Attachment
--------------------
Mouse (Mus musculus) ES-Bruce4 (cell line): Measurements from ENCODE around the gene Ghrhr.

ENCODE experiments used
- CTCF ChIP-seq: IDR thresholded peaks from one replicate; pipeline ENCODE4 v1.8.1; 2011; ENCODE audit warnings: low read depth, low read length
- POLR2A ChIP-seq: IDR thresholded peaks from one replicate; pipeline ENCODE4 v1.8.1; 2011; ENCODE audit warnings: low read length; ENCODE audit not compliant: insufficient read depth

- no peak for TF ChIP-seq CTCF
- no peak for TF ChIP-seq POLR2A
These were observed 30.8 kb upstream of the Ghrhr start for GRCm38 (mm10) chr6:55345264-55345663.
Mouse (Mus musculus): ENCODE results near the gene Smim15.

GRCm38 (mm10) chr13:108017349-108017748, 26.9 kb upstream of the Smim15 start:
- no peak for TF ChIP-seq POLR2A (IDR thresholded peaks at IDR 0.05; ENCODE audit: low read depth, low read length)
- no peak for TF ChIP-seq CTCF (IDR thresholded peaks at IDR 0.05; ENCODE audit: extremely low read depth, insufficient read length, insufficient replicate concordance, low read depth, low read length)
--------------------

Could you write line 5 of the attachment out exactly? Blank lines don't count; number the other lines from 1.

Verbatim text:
- no peak for TF ChIP-seq CTCF